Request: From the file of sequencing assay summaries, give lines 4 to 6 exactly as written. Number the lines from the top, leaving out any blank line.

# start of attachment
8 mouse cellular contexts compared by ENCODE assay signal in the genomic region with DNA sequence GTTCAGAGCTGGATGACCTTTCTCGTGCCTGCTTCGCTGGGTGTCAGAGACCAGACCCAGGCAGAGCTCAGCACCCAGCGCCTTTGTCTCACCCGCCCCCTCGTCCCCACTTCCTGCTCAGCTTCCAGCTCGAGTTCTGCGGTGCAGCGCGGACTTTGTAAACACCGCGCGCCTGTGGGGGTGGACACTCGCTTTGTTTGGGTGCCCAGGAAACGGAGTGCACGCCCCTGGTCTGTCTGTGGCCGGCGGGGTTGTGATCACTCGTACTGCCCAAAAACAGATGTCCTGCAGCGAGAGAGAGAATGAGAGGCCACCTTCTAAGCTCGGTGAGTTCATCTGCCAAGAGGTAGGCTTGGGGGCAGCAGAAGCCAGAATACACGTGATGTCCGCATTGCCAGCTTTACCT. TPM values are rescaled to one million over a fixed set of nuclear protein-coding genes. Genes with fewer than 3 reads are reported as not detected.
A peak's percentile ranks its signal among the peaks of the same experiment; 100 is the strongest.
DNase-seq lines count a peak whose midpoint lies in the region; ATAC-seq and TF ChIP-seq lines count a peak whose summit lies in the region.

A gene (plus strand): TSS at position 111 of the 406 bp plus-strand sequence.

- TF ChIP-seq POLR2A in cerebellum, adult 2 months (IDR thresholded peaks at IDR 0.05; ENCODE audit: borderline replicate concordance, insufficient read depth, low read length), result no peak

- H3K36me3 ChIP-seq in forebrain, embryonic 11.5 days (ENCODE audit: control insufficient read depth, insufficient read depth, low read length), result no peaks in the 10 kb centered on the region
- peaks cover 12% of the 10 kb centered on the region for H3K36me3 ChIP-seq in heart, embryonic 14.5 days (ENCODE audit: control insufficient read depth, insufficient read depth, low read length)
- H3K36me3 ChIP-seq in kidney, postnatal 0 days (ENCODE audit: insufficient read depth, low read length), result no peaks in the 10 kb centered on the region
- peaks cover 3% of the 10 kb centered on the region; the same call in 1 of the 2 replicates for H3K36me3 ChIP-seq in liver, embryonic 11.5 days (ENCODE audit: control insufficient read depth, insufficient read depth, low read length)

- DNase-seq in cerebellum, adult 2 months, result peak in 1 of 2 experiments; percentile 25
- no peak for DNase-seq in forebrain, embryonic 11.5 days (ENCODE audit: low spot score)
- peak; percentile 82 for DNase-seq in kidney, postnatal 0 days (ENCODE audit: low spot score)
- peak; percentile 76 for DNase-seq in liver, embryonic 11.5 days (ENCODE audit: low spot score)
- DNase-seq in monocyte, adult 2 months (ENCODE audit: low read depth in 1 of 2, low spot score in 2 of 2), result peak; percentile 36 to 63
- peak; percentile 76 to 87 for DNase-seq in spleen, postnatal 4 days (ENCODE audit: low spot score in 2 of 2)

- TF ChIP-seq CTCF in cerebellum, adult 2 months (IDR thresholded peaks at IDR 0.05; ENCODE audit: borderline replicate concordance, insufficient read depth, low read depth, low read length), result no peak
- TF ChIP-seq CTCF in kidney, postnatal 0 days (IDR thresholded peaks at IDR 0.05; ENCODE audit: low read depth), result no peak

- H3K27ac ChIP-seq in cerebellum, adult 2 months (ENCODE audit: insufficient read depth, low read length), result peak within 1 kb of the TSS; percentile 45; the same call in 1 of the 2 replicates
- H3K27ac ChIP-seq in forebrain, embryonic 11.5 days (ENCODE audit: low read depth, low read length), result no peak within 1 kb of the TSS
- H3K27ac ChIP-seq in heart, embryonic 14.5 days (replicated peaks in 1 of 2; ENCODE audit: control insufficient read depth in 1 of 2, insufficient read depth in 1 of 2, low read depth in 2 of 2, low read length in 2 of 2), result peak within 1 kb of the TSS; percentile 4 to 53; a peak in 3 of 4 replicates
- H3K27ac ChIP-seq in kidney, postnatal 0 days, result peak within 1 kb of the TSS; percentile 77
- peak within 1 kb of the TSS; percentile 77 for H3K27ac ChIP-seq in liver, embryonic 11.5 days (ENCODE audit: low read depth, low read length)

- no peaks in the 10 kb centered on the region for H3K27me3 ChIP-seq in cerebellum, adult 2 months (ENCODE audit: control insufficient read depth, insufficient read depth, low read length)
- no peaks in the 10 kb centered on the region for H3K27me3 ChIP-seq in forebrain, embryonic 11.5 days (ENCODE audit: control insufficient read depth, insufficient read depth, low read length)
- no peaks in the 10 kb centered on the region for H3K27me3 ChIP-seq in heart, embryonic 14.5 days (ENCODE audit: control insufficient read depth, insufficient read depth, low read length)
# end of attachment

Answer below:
A gene (plus strand): TSS at position 111 of the 406 bp plus-strand sequence.

- TF ChIP-seq POLR2A in cerebellum, adult 2 months (IDR thresholded peaks at IDR 0.05; ENCODE audit: borderline replicate concordance, insufficient read depth, low read length), result no peak

- H3K36me3 ChIP-seq in forebrain, embryonic 11.5 days (ENCODE audit: control insufficient read depth, insufficient read depth, low read length), result no peaks in the 10 kb centered on the region